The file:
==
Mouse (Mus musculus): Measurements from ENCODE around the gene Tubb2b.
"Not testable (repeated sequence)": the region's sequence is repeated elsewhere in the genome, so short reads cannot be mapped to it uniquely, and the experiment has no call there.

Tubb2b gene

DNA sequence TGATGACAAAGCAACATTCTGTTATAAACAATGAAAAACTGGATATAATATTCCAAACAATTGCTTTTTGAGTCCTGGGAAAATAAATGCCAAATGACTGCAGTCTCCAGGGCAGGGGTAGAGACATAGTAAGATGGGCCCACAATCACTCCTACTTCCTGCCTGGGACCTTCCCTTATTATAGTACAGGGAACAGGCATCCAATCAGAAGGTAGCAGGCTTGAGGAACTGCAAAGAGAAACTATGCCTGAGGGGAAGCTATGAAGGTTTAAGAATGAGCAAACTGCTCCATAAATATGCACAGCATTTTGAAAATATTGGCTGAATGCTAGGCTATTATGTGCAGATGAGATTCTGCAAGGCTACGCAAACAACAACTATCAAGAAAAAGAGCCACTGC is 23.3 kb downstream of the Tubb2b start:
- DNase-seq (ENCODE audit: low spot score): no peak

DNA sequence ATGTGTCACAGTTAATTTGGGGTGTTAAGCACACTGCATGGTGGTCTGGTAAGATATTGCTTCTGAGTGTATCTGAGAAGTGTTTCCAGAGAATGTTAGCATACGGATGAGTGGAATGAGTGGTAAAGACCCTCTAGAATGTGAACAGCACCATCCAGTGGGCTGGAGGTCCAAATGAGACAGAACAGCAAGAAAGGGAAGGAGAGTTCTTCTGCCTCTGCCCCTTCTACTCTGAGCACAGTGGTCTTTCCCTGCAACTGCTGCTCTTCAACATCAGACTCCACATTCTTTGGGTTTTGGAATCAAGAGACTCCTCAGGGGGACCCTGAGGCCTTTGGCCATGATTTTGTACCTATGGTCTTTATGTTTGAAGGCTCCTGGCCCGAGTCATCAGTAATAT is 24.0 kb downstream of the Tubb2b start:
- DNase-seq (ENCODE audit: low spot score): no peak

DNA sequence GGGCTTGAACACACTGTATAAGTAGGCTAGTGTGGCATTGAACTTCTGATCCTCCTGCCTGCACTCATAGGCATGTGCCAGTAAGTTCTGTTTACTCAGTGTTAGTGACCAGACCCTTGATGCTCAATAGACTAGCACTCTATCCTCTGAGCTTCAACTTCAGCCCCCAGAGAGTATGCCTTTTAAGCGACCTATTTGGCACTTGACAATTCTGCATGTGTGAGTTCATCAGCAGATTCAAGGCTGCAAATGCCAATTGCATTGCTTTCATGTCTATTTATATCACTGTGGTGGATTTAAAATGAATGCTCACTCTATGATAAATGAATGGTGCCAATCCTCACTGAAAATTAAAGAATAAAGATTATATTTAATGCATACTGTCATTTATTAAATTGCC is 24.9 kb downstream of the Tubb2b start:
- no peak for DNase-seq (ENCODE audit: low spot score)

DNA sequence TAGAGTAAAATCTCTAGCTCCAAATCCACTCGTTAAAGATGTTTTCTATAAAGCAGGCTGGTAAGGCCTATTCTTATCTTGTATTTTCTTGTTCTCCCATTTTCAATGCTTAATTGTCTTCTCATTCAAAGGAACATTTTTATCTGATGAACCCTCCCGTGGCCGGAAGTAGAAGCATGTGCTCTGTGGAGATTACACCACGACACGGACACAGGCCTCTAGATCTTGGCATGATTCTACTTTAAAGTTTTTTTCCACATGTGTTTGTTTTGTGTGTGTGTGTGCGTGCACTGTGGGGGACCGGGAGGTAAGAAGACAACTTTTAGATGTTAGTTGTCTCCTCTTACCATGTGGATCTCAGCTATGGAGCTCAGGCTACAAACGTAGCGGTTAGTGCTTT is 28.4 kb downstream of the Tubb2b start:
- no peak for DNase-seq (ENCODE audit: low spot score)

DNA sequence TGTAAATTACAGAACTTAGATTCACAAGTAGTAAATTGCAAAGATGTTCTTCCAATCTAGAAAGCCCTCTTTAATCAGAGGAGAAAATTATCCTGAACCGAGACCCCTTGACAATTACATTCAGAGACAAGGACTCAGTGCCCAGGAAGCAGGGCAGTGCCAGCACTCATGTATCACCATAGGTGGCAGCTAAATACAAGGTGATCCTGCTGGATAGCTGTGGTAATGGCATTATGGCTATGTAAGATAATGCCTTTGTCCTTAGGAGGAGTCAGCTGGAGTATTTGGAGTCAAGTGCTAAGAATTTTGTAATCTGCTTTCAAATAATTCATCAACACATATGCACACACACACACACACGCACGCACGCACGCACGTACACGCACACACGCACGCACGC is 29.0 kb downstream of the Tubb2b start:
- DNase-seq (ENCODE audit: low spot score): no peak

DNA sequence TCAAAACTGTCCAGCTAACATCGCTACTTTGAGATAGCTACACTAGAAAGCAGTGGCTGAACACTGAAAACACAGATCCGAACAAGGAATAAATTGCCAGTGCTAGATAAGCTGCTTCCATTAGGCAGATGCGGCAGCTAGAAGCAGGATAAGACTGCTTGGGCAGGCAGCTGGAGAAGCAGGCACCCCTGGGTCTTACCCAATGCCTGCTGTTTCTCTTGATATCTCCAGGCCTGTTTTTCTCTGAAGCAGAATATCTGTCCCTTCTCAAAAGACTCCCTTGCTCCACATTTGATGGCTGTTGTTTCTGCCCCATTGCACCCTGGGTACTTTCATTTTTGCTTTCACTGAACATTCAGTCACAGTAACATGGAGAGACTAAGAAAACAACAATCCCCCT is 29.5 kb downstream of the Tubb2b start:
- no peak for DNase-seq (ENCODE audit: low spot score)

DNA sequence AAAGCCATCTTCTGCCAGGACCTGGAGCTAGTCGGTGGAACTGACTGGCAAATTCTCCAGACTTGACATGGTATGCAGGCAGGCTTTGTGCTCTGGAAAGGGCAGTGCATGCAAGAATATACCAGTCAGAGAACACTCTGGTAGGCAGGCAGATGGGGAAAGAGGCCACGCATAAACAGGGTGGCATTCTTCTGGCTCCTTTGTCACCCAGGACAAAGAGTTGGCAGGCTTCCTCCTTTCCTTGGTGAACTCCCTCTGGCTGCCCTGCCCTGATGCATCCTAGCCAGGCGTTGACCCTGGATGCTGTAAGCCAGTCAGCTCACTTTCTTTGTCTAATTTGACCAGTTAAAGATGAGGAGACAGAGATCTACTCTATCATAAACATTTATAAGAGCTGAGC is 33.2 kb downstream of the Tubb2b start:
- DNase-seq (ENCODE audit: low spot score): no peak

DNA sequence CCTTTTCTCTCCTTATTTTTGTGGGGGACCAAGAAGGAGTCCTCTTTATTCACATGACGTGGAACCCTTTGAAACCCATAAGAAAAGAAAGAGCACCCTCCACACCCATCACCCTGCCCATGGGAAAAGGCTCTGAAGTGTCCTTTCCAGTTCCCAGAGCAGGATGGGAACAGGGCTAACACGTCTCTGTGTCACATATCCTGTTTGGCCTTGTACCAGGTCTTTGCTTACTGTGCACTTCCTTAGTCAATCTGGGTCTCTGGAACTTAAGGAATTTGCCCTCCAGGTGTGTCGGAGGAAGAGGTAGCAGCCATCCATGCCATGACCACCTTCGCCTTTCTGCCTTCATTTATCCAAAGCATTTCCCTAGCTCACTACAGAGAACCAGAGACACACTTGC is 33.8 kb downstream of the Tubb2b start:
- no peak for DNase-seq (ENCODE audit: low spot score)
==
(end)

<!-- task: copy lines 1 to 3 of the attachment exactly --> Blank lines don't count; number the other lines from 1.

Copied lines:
Mouse (Mus musculus): Measurements from ENCODE around the gene Tubb2b.
"Not testable (repeated sequence)": the region's sequence is repeated elsewhere in the genome, so short reads cannot be mapped to it uniquely, and the experiment has no call there.

Tubb2b gene